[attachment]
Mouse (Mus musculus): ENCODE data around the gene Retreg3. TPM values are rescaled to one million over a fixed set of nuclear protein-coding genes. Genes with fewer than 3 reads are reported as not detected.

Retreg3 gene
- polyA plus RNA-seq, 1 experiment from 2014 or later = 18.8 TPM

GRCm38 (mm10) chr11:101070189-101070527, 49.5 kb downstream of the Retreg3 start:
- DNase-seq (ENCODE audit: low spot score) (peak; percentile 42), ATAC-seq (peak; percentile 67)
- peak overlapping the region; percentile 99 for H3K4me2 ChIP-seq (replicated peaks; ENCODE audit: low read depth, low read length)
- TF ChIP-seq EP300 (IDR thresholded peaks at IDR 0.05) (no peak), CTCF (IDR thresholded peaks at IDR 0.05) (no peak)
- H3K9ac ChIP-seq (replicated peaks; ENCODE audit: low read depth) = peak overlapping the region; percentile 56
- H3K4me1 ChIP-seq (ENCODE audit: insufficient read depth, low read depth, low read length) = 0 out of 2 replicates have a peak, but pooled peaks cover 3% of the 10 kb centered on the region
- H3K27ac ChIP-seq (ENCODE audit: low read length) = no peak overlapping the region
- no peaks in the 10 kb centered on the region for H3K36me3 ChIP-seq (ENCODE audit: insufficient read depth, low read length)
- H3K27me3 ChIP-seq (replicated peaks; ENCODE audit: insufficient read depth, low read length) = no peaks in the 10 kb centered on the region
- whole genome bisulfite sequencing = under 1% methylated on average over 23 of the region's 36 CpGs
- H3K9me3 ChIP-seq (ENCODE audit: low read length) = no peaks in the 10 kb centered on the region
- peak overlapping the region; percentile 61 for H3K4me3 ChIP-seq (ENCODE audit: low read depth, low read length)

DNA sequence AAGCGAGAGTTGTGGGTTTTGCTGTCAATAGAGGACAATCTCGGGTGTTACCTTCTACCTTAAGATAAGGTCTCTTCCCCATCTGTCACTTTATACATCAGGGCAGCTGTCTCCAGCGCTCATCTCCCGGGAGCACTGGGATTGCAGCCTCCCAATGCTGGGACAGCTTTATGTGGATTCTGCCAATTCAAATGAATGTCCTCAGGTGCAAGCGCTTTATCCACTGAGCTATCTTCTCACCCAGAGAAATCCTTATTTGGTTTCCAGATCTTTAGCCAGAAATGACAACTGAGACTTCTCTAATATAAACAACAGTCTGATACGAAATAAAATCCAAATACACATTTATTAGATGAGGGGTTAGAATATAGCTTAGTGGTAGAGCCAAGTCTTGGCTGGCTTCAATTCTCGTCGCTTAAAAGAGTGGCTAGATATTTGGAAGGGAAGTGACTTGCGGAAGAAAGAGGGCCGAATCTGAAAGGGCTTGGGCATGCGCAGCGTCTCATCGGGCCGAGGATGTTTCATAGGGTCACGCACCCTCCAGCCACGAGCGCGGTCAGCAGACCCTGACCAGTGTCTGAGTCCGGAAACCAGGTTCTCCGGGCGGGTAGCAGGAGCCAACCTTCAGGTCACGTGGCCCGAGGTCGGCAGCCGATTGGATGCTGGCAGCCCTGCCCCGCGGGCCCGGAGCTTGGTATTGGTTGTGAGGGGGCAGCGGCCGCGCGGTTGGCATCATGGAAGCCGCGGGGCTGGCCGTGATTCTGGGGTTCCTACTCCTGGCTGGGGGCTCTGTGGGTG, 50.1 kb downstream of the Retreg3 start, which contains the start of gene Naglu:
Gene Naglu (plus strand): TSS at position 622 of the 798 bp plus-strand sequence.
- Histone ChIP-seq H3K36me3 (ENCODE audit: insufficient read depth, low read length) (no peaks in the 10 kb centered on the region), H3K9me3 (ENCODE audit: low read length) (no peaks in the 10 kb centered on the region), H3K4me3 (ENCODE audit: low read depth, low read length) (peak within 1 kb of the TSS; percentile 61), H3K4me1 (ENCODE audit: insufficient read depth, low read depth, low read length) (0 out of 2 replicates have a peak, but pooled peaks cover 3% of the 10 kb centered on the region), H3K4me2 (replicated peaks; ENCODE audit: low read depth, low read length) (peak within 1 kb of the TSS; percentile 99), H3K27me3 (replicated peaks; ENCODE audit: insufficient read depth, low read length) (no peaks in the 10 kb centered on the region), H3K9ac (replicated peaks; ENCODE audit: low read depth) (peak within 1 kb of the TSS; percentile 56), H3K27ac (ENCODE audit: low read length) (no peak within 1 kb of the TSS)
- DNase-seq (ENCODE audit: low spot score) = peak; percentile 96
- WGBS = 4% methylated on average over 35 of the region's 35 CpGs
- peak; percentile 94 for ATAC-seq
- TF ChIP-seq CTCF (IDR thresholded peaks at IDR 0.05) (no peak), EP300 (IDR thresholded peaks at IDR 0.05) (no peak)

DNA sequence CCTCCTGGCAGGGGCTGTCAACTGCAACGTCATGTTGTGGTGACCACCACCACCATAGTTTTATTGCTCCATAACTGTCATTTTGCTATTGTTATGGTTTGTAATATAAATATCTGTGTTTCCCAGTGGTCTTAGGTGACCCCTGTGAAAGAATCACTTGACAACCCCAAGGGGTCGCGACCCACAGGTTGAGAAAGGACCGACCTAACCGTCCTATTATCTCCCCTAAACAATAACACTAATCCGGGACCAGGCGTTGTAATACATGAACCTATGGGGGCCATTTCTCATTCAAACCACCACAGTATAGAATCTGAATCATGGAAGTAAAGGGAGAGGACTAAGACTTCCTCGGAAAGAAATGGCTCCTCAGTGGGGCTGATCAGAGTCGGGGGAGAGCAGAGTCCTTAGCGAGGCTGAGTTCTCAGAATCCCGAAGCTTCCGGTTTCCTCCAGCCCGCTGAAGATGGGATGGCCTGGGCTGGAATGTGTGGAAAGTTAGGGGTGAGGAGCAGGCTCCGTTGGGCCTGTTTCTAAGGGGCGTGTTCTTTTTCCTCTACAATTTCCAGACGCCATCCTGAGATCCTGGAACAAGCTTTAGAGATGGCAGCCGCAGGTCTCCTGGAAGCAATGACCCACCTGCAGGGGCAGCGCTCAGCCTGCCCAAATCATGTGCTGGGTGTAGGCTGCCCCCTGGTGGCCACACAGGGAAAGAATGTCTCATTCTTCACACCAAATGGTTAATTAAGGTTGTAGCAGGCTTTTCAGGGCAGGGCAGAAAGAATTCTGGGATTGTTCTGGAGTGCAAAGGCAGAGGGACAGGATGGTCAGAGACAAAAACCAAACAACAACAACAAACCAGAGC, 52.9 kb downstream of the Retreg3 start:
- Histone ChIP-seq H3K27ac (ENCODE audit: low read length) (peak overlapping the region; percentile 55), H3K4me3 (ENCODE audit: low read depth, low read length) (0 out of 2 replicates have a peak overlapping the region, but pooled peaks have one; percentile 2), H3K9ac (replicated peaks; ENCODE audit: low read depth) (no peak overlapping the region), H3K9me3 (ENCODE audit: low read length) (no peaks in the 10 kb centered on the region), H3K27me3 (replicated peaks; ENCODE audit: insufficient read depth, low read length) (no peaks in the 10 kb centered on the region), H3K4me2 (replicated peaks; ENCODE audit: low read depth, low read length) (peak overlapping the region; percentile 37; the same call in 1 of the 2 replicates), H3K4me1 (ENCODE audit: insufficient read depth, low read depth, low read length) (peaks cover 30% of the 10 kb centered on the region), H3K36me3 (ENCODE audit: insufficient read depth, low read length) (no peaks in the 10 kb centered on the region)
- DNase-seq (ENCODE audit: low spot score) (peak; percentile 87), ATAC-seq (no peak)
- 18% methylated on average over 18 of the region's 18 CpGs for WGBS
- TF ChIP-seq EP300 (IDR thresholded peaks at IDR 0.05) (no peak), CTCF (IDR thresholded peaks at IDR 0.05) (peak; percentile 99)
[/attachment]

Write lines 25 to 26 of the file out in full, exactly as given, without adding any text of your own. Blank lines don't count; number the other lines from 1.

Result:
- DNase-seq (ENCODE audit: low spot score) (peak; percentile 87), ATAC-seq (no peak)
- 18% methylated on average over 18 of the region's 18 CpGs for WGBS